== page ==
37. K. L. Pothoven, J. E. Norton, L. A. Suh et al., “Neutrophils are a major source of the epithelial barrier disrupting cytokine oncostatin M in patients with mucosal airways disease,” The Journal of Allergy and Clinical Immunology, vol. 139, no. 6, pp. 1966–1978.e9, 2017. View at: Publisher Site | Google Scholar
  38. J. L. Simpson, K. J. Baines, M. J. Boyle, R. J. Scott, and P. G. Gibson, “Oncostatin M (OSM) is increased in asthma with incompletely reversible airflow obstruction,” Experimental Lung Research, vol. 35, no. 9, pp. 781–794, 2009. View at: Publisher Site | Google Scholar
  39. C. M. Lloyd, “IL-33 family members and asthma - bridging innate and adaptive immune responses,” Current Opinion in Immunology, vol. 22, no. 6, pp. 800–806, 2010. View at: Publisher Site | Google Scholar
  40. M. E. Kuruvilla, F. E.-H. Lee, and G. B. Lee, “Understanding asthma phenotypes, endotypes, and mechanisms of disease,” Clinical Reviews in Allergy & Immunology, vol. 56, no. 2, pp. 219–233, 2019. View at: Publisher Site | Google Scholar
  41. M. Salimi, J. L. Barlow, S. P. Saunders et al., “A role for IL-25 and IL-33–driven type-2 innate lymphoid cells in atopic dermatitis,” Journal of Experimental Medicine, vol. 210, no. 13, pp. 2939–2950, 2013. View at: Publisher Site | Google Scholar
  42. K. Moro, K. N. Ealey, H. Kabata, and S. Koyasu, “Isolation and analysis of group 2 innate lymphoid cells in mice,” Nature Protocols, vol. 10, no. 5, pp. 792–806, 2015. View at: Publisher Site | Google Scholar
  43. A. E. Price, H. E. Liang, B. M. Sullivan et al., “Systemically dispersed innate IL-13-expressing cells in type 2 immunity,” Proceedings of the National Academy of Sciences, vol. 107, no. 25, pp. 11489–11494, 2010. View at: Publisher Site | Google Scholar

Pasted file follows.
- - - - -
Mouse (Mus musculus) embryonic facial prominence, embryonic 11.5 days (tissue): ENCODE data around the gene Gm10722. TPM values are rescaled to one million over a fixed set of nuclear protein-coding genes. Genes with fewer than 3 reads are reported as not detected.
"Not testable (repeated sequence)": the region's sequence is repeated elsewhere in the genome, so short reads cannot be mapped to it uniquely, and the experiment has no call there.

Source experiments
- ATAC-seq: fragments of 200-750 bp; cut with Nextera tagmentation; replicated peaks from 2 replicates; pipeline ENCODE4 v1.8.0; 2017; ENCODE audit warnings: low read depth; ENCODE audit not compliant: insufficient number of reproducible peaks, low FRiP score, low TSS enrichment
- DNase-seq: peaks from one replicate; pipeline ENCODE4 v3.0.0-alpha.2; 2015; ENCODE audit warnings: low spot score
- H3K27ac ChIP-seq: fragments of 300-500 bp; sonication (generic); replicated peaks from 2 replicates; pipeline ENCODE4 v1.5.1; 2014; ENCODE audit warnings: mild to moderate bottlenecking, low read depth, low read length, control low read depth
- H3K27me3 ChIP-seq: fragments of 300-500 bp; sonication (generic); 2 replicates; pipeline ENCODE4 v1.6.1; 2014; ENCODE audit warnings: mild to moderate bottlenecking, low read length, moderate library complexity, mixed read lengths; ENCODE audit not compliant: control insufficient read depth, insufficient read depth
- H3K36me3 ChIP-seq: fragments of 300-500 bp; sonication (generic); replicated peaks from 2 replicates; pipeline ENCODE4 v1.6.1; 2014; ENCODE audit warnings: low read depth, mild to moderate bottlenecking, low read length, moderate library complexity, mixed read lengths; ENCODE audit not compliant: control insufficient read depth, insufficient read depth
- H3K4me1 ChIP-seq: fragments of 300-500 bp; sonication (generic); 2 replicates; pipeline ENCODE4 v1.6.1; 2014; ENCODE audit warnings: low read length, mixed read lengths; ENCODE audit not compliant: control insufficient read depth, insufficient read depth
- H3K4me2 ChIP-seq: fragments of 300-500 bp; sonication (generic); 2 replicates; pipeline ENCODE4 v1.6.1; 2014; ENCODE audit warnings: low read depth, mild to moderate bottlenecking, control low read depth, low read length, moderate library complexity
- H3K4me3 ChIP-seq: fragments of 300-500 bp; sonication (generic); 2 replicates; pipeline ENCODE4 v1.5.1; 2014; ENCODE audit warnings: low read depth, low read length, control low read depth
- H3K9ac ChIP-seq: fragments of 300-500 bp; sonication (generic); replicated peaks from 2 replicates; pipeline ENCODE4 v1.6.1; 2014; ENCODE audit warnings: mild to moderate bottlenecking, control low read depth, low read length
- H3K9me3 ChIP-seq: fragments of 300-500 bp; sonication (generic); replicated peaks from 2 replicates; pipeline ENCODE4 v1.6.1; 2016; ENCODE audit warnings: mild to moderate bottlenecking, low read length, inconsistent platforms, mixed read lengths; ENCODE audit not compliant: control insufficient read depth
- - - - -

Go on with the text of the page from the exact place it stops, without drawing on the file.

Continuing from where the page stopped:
44. D. R. Neill, S. H. Wong, A. Bellosi et al., “Nuocytes represent a new innate effector leukocyte that mediates type-2 immunity,” Nature, vol. 464, no. 7293, pp. 1367–1370, 2010. View at: Publisher Site | Google Scholar
  45. K. Moro, T. Yamada, M. Tanabe et al., “Innate production of T (H)2 cytokines by adipose tissue-associated c-Kit(+)Sca-1(+) lymphoid cells,” Nature, vol. 463, no. 7280, pp. 540–544, 2010. View at: Publisher Site | Google Scholar
  46. P. G. Fallon, S. J. Ballantyne, N. E. Mangan et al., “Identification of an interleukin (IL)-25–dependent cell population that provides IL-4, IL-5, and IL-13 at the onset of helminth expulsion,” Journal of Experimental Medicine, vol. 203, no. 4, pp. 1105–1116, 2006. View at: Publisher Site | Google Scholar
  47. L. A. Monticelli, G. F. Sonnenberg, M. C. Abt et al., “Innate lymphoid cells promote lung-tissue homeostasis after infection with influenza virus,” Nature Immunology, vol. 12, no. 11, pp. 1045–1054, 2011. View at: Publisher Site | Google Scholar
  48. L. A. Monticelli, M. D. Buck, A.-L. Flamar et al., “Arginase 1 is an innate lymphoid-cell-intrinsic metabolic checkpoint controlling type 2 inflammation,” Nature Immunology, vol. 17, no. 6, pp. 656–665, 2016. View at: Publisher Site | Google Scholar
  49. M. T. Stier, J. Zhang, K. Goleniewska et al., “IL-33 promotes the egress of group 2 innate lymphoid cells from the bone marrow,” Journal of Experimental Medicine, vol. 215, no. 1, pp. 263–281, 2018. View at: Publisher Site | Google Scholar
  50. C. C. Stempin, L. R. Dulgerian, V. V. Garrido, and F. M. Cerban, “Arginase in parasitic infections: macrophage activation, immunosuppression, and intracellular signals,” Journal of Biomedicine and Biotechnology, vol. 2010, Article ID 683485, 10 pages, 2010. View at: Publisher Site | Google Scholar
  51. T. Rőszer, “Understanding the mysterious M2 macrophage through activation markers and effector mechanisms,” Mediators of Inflammation, vol. 2015, Article ID 816460, 16 pages, 2015. View at: Publisher Site | Google Scholar
  52. S. J. Van Dyken and R. M. Locksley, “Interleukin-4- and interleukin-13-mediated alternatively activated macrophages: roles in homeostasis and disease,” Annual Review of Immunology, vol. 31, no. 1, pp. 317–343, 2013. View at: Publisher Site | Google Scholar
  53. L. Ho, A. Yip, F. Lao, F. Botelho, and C. D. Richards, “RELMα is induced in airway epithelial cells by oncostatin M without requirement of STAT6 or IL-6 in mouse lungs in vivo,” Cell, vol. 9, no. 6, p. 1338, 2020. View at: Publisher Site | Google Scholar